As a creative writing teacher, I sometimes struggle to get concepts across to my students. That’s why I created the Amazing Story Spiral, a visual tool to help students plot stories from character rather than event. (You can read about the Amazing Story Spiral in a previous blog post here: http://writinginthedarktw.blogspot.com/2014/10/the-amazing-story-spiral.html)
Since then I’ve developed three more visual tools for fiction writers (I created all three when I was supposed to be reading student stories – avoidance is sometimes a writer’s best friend!). I’ve drawn pictures of these three tools and while I’m no artist (as you’re about to see), hopefully they’re good enough to get the idea across,
THE NO-PROBLEM STORY PROBLEM WHEEL
One of the most common problems my creative writing students have is difficulty keeping their stories focused on a specific story problem – a central conflict around which the entire action of the story revolves. A huge part of this difficulty is being unclear on how their characters are connected to the story problem. I created the Story Problem Wheel to help writers make sure that all their characters are connected to the story problem in ways big or small, and therefore serve a specific, vital function in the story.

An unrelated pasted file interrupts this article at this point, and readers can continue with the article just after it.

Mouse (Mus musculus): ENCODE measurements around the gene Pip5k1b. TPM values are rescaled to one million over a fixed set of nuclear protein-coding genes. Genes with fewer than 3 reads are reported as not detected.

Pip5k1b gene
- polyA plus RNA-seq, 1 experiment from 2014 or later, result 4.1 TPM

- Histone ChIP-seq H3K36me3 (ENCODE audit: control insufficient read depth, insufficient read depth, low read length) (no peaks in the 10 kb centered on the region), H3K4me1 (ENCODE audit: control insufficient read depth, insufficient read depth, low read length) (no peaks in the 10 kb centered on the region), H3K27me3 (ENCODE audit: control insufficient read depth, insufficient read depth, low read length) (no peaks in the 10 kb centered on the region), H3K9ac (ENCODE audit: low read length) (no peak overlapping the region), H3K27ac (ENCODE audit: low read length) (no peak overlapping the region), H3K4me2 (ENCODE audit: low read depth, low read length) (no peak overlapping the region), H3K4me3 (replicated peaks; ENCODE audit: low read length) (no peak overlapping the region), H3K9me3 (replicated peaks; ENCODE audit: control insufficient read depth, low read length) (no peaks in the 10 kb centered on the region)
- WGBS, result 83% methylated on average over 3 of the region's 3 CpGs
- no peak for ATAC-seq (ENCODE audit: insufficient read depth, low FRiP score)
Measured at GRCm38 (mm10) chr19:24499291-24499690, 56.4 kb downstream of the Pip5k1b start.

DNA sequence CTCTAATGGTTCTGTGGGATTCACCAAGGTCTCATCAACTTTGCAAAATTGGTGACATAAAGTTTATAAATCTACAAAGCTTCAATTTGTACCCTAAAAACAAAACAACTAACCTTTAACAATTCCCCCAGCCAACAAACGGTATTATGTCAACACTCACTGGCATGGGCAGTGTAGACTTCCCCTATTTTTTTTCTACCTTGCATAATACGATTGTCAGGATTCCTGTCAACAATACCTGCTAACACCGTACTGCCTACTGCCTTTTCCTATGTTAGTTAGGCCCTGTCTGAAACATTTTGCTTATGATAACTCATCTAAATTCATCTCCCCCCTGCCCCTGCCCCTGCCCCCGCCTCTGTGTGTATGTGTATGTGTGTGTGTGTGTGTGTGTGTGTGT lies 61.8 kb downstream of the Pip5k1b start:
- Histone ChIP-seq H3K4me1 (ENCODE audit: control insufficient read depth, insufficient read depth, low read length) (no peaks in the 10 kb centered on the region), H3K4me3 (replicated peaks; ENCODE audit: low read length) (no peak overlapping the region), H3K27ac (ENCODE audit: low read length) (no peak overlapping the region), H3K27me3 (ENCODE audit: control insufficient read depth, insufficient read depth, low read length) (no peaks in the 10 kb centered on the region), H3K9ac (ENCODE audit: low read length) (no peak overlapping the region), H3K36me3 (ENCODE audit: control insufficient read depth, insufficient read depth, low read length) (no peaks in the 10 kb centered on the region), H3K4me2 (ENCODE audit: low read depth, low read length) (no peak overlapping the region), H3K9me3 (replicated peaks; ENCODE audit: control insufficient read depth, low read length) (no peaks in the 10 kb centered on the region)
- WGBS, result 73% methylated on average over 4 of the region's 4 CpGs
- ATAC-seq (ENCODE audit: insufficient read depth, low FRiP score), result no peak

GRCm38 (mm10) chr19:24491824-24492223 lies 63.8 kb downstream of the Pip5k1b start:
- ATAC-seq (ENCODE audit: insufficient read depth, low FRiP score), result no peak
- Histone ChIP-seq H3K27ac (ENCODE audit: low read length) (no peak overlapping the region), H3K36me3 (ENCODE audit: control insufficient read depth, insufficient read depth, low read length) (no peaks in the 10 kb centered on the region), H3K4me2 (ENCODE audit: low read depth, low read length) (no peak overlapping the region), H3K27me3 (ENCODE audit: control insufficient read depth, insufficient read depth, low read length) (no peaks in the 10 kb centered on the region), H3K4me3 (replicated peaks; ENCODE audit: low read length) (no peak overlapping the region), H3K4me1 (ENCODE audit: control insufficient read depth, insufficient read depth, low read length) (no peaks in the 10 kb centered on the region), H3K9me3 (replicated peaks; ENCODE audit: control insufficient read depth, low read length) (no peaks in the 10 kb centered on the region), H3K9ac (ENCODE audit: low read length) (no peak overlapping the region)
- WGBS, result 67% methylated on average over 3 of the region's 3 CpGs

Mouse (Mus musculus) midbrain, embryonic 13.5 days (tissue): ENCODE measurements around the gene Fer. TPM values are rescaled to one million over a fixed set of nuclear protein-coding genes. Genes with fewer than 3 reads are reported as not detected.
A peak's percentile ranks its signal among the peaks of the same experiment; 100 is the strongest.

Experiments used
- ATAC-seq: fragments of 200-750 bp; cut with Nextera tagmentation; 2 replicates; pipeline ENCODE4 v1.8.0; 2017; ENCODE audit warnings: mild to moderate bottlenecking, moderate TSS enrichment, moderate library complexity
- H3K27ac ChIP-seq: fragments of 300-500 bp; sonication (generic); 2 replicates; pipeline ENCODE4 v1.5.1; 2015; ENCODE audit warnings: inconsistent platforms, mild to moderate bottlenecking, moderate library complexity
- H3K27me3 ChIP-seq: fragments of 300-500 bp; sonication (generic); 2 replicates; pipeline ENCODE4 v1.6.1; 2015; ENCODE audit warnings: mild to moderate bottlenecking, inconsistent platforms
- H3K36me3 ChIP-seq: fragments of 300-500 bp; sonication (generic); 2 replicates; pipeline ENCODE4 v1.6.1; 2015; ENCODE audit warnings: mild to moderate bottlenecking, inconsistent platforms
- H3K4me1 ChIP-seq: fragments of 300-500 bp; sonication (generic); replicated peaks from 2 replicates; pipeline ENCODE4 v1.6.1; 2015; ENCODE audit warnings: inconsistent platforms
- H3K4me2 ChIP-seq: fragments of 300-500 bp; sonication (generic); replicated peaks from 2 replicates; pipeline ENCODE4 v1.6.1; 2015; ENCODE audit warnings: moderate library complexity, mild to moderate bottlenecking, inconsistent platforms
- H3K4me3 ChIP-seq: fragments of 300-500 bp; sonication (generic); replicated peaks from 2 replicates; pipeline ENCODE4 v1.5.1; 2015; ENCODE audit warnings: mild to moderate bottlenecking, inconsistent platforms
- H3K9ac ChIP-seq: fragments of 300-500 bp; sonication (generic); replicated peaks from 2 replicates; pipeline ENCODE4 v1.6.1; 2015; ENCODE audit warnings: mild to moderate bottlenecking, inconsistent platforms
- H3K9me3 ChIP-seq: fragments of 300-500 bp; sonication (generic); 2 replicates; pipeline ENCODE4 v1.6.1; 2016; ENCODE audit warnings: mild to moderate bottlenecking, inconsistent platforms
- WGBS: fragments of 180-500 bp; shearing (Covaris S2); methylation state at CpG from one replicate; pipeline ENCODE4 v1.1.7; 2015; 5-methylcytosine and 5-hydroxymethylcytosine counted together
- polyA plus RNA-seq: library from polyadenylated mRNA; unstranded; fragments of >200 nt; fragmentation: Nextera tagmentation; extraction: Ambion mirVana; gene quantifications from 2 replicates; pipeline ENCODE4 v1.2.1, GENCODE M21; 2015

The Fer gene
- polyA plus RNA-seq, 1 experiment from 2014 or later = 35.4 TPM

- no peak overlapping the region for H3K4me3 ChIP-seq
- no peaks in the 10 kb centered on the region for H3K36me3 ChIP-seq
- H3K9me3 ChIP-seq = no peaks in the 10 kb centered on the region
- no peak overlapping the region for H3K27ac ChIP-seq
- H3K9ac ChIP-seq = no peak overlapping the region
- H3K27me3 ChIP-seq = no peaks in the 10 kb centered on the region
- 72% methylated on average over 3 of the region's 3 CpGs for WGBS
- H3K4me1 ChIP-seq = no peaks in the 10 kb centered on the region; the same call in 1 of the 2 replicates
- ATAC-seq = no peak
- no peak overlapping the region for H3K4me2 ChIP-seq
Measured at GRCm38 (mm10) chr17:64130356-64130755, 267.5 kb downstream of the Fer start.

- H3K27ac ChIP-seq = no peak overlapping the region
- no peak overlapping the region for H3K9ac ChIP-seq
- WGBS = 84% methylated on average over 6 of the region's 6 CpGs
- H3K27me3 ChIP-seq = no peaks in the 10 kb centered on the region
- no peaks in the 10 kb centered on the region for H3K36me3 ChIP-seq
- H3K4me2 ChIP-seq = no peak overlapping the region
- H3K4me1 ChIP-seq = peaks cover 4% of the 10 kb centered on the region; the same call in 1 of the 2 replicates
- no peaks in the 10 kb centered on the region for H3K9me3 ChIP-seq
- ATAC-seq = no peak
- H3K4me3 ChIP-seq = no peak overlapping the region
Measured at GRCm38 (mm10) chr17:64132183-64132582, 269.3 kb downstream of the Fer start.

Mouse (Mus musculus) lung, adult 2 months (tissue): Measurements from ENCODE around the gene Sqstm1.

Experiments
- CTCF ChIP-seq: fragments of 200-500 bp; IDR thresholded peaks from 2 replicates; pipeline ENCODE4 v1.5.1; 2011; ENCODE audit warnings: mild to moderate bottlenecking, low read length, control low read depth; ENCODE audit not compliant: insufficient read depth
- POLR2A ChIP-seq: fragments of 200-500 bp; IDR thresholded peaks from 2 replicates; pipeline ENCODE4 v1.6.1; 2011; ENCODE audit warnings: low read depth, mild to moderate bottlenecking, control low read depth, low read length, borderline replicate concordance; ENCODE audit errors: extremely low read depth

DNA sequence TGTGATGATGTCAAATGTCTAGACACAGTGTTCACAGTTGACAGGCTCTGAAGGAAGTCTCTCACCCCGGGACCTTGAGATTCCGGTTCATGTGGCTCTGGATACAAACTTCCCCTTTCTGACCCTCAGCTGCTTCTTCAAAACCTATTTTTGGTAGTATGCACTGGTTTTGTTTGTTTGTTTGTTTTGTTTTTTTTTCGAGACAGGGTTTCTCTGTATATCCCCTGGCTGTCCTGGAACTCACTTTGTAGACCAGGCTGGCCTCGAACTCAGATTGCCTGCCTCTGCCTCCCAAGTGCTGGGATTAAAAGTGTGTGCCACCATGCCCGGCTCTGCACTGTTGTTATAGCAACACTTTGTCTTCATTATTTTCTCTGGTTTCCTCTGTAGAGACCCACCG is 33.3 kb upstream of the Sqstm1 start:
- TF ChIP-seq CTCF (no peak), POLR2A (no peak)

This technique is simple enough. You write the name of each character on one of the spokes, and then you write an explanation of how that character is connected to the story problem. This technique can also be used as a plotting aid, for once you know how the characters are connected to the story problem, you can design scenes to show their connections.
For example, let’s say the main story problem is that Sally and Bob are separated, and Sally wants to get back together. One of the characters is Sally’s friend Joan. Joan’s connection to the problem is two-fold: she wants to support her friend, but she’s secretly in love with Bob, although she’s never expressed her feelings to him. Now we know that Joan’s role in the story: she will serve as an advisor to Sally while at the same time trying to convince her to divorce Bob for her own benefit. We’ve strongly connected Joan to the story, her role is integral, and we know what role she’ll play in the plot.